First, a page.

At this point I did what I do when I can't figure out what to do with some decorating or craft project -- I turned to my two closest friends: Christine and Lindsie. They both have excellent taste and good ideas, and I can't tell you how many times I've been in an agony of indecision while at some crafting or home furnishing store and wished I had them with me. I emailed Lindsie a picture of the original centrepiece and said I was trying to figure out what to do with it -- what should form the new centre of this centrepiece? Lindsie suggested a tree. I got a 12" tree from Michaels for $8.14, as well as a box of 10 spools of Christmas ribbons for $10.13, and I bought a $5 piece of red felt for the bottom.

Then I pried the nutcrackers off the old base -- they were glued so firmly in place that I had to use a hammer and chisel for some of them. (Very thorough woman, my mother.) I put together a mockup of the centrepiece, arranging the nutcrackers on the base around the tree, and emailed a photo of it to Christine, saying I wondered if I should decorate the tree with tiny ornaments, perhaps sewn to a ribbon wound around the tree. Christine advised against decorating the tree, but suggested I paint the base of the nutcrackers, which were blue, red, and green, in a single colour to make it look "less folksy". I did take her advice about the nutcracker bases, but I couldn't get past the feeling that the tree needed something, and experimented with decorating the tree with ribbons and a gold star from my beading supplies before I finally figured out exactly what I was going to do.

This is the finished centrepiece.

One side of the cheese board had the word "CHEESE" and the names of various kinds of cheeses inlaid upon it, and the other side was plain. I painted the plain side, the rim of the board, and the edge of the under side in red, and then put two coats of acrylic finish on top of that. I glued a piece of red felt to the bottom, then a length of tartan ribbon to the edge. Two of the little drummers have adorable tiny tartan drums, and I thought it made for a nice touch to echo that tartan with a similar tartan ribbon.

So much for the base. I painted the bases of the nutcrackers in cream craft paint, to match the base of the tree -- a finicky job requiring numerous coats and touch ups, but worth it. I also did a little re-gluing where needed -- some of the nutcrackers were losing their drumsticks, helmets, or even arms. I think my mother snipped what appears to have been gold thread hanging loops off some of their helmets, so I clipped the remaining gold thread as closely as I could, and then touched up the remaining nubs in black craft paint to make them less noticeable. (I tried prying out the nubs, but was unable to get them to budge.)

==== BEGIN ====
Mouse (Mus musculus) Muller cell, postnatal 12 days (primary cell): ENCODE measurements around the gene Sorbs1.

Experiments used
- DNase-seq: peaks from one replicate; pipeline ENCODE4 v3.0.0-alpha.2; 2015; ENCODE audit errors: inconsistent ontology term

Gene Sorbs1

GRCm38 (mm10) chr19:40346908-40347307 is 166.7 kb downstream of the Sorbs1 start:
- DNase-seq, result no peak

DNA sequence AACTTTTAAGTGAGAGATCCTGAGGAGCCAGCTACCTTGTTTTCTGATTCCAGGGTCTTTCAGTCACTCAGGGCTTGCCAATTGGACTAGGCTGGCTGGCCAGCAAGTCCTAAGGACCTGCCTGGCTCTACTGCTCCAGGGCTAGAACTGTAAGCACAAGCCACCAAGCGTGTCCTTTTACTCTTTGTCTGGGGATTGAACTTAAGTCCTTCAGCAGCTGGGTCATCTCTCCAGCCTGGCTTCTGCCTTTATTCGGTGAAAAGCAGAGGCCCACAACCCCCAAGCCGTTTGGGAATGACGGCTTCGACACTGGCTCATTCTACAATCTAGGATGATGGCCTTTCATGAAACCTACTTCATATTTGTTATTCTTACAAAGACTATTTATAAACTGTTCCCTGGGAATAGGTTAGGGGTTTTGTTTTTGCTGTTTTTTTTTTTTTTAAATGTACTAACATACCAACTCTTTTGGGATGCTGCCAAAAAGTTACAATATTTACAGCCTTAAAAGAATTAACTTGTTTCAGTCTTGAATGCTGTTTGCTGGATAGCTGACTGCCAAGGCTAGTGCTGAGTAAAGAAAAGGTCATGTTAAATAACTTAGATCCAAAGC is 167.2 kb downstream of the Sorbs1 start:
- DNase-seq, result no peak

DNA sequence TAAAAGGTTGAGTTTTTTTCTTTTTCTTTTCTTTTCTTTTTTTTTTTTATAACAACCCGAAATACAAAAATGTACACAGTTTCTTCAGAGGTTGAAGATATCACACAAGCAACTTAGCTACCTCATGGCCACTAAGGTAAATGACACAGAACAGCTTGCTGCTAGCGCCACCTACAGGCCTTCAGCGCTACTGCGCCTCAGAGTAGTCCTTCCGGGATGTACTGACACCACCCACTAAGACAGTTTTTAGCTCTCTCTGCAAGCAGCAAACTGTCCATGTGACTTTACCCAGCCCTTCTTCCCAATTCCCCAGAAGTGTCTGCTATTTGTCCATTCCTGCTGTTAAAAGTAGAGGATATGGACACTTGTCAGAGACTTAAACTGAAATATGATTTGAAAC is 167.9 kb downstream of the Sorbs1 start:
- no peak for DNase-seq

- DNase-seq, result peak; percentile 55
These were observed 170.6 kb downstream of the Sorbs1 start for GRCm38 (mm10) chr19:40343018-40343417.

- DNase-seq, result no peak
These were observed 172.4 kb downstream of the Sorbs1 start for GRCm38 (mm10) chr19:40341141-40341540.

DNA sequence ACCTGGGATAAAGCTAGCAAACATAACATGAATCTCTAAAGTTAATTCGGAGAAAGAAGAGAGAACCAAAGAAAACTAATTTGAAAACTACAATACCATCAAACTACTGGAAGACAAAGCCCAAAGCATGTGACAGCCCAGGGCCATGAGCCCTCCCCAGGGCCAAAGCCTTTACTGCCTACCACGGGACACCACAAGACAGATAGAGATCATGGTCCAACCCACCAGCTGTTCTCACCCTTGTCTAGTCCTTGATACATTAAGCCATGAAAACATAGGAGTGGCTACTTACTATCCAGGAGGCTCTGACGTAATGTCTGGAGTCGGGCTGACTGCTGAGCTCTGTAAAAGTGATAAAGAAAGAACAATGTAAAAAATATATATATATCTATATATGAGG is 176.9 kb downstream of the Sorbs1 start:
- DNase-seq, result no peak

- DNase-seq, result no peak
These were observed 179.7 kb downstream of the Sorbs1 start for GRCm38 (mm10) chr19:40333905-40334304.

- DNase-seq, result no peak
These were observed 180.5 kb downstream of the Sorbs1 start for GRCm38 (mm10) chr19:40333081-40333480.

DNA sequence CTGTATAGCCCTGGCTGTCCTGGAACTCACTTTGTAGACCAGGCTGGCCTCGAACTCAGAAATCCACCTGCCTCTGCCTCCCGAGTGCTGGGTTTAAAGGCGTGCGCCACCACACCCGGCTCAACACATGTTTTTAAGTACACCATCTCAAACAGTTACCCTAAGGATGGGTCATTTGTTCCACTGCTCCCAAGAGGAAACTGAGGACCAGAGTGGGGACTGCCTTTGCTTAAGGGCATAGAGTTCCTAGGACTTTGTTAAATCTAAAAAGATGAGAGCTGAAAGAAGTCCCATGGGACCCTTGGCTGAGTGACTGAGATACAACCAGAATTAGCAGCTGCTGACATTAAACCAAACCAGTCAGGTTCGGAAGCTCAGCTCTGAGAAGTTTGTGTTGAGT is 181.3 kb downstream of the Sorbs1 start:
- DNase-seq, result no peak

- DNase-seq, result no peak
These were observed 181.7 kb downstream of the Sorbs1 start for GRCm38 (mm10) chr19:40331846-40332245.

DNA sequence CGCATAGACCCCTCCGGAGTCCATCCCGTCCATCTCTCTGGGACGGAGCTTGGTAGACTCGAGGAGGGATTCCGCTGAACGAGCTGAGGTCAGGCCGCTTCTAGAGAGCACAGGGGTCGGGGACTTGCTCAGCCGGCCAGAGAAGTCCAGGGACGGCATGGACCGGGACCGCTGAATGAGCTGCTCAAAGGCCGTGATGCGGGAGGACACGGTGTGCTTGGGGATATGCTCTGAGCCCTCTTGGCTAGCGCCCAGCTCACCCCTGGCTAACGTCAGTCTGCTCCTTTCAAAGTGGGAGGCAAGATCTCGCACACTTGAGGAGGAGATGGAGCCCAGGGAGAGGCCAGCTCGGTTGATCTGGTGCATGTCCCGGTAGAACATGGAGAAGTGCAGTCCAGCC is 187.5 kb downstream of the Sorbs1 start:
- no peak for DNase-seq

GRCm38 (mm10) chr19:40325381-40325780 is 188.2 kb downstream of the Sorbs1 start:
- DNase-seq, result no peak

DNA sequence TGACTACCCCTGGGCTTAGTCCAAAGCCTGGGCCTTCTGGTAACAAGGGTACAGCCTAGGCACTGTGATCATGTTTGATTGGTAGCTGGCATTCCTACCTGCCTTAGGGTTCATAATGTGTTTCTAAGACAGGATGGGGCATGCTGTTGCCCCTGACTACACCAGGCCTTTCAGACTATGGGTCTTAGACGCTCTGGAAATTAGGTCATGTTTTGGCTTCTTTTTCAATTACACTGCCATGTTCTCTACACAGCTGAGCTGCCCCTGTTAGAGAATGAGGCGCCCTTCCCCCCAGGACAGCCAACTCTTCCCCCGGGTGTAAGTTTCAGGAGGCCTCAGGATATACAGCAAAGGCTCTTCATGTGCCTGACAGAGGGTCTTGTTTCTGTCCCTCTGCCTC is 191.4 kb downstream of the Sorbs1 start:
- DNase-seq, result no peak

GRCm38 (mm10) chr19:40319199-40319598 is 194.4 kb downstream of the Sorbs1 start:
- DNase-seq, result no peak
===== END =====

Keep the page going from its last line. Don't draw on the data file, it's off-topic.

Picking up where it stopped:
As for the tree, I decided on a simple ribbon bow topper. I wanted to use the tartan ribbon I'd used on the base, but when it didn't stand out against the tree with the kind of definition the red satin ribbon did, I sewed the tartan and red ribbons together and then made two bows and stitched them in place. The resulting two-layer ribbon is quite stiff and holds its shape rather than drooping, which was an added bonus.

And, finally, I glued the tree and the nutcrackers in place, and my centrepiece was complete. I spent more on this project than I had hoped to, but I still have lots of Christmas ribbon and red felt left that can be used for other things. While the end result doesn't have quite the professionally designed look I wanted it to have, I think it turned out pretty well, and am looking forward to seeing it on my kitchen table this coming December.

I just hope my mother doesn't remember giving me a handmade nutcracker centrepiece that vaguely resembled this one. She's 81 and her memory is getting a little iffy, which can sometimes be to my advantage. There's a certain made-in-Scotland MacBeth tartan scarf in my possession that is not the same scarf as the made-in-Scotland MacBeth tartan scarf she brought me back from Scotland when she and my father travelled there years ago, and that I subsequently lost, and she has never noticed the difference, even though the closest replica I was able to find online wasn't that close.

Also, she has never used the internet in her life and wouldn't read my blog if she did, so I think I'm at least safe from giving myself away via this blog post.